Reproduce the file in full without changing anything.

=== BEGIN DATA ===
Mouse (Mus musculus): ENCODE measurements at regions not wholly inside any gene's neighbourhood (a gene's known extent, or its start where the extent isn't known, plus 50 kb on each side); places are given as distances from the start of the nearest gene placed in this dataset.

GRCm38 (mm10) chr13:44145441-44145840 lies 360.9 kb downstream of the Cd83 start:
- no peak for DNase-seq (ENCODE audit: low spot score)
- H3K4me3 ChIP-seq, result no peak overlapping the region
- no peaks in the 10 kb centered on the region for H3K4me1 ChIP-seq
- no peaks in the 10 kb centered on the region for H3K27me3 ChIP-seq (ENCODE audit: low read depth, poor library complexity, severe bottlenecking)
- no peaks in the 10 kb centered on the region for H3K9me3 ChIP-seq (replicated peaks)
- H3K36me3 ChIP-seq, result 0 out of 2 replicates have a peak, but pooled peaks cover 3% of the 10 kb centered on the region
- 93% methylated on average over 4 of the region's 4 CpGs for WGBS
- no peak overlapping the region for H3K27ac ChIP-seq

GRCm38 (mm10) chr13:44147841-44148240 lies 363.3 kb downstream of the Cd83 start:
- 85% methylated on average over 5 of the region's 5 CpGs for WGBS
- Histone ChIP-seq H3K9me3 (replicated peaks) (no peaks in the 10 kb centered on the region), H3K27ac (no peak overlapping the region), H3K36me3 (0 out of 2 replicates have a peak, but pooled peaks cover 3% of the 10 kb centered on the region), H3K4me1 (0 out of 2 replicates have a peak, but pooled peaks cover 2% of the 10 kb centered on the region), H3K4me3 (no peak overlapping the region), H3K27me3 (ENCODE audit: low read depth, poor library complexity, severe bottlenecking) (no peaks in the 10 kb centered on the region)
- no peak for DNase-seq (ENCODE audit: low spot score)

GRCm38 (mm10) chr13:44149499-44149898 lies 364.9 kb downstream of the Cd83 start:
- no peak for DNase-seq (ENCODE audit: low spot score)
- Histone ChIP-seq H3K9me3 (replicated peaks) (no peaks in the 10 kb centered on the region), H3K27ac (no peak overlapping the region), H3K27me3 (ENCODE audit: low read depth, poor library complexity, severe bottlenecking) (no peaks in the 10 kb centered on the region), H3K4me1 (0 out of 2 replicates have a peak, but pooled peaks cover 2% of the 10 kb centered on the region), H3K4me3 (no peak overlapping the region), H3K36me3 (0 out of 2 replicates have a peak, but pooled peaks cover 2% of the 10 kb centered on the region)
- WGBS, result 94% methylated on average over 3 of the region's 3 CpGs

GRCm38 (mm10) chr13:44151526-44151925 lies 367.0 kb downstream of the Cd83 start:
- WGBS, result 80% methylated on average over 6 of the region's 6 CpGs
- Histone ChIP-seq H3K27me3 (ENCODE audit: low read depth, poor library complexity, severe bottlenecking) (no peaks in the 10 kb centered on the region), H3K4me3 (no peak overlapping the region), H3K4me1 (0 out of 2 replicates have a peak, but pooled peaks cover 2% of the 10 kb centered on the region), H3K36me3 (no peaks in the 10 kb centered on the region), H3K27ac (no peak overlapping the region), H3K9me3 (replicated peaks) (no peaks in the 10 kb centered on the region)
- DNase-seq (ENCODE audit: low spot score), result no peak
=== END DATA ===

Mouse (Mus musculus): ENCODE measurements at regions not wholly inside any gene's neighbourhood (a gene's known extent, or its start where the extent isn't known, plus 50 kb on each side); places are given as distances from the start of the nearest gene placed in this dataset.

GRCm38 (mm10) chr13:44145441-44145840 lies 360.9 kb downstream of the Cd83 start:
- no peak for DNase-seq (ENCODE audit: low spot score)
- H3K4me3 ChIP-seq, result no peak overlapping the region
- no peaks in the 10 kb centered on the region for H3K4me1 ChIP-seq
- no peaks in the 10 kb centered on the region for H3K27me3 ChIP-seq (ENCODE audit: low read depth, poor library complexity, severe bottlenecking)
- no peaks in the 10 kb centered on the region for H3K9me3 ChIP-seq (replicated peaks)
- H3K36me3 ChIP-seq, result 0 out of 2 replicates have a peak, but pooled peaks cover 3% of the 10 kb centered on the region
- 93% methylated on average over 4 of the region's 4 CpGs for WGBS
- no peak overlapping the region for H3K27ac ChIP-seq

GRCm38 (mm10) chr13:44147841-44148240 lies 363.3 kb downstream of the Cd83 start:
- 85% methylated on average over 5 of the region's 5 CpGs for WGBS
- Histone ChIP-seq H3K9me3 (replicated peaks) (no peaks in the 10 kb centered on the region), H3K27ac (no peak overlapping the region), H3K36me3 (0 out of 2 replicates have a peak, but pooled peaks cover 3% of the 10 kb centered on the region), H3K4me1 (0 out of 2 replicates have a peak, but pooled peaks cover 2% of the 10 kb centered on the region), H3K4me3 (no peak overlapping the region), H3K27me3 (ENCODE audit: low read depth, poor library complexity, severe bottlenecking) (no peaks in the 10 kb centered on the region)
- no peak for DNase-seq (ENCODE audit: low spot score)

GRCm38 (mm10) chr13:44149499-44149898 lies 364.9 kb downstream of the Cd83 start:
- no peak for DNase-seq (ENCODE audit: low spot score)
- Histone ChIP-seq H3K9me3 (replicated peaks) (no peaks in the 10 kb centered on the region), H3K27ac (no peak overlapping the region), H3K27me3 (ENCODE audit: low read depth, poor library complexity, severe bottlenecking) (no peaks in the 10 kb centered on the region), H3K4me1 (0 out of 2 replicates have a peak, but pooled peaks cover 2% of the 10 kb centered on the region), H3K4me3 (no peak overlapping the region), H3K36me3 (0 out of 2 replicates have a peak, but pooled peaks cover 2% of the 10 kb centered on the region)
- WGBS, result 94% methylated on average over 3 of the region's 3 CpGs

GRCm38 (mm10) chr13:44151526-44151925 lies 367.0 kb downstream of the Cd83 start:
- WGBS, result 80% methylated on average over 6 of the region's 6 CpGs
- Histone ChIP-seq H3K27me3 (ENCODE audit: low read depth, poor library complexity, severe bottlenecking) (no peaks in the 10 kb centered on the region), H3K4me3 (no peak overlapping the region), H3K4me1 (0 out of 2 replicates have a peak, but pooled peaks cover 2% of the 10 kb centered on the region), H3K36me3 (no peaks in the 10 kb centered on the region), H3K27ac (no peak overlapping the region), H3K9me3 (replicated peaks) (no peaks in the 10 kb centered on the region)
- DNase-seq (ENCODE audit: low spot score), result no peak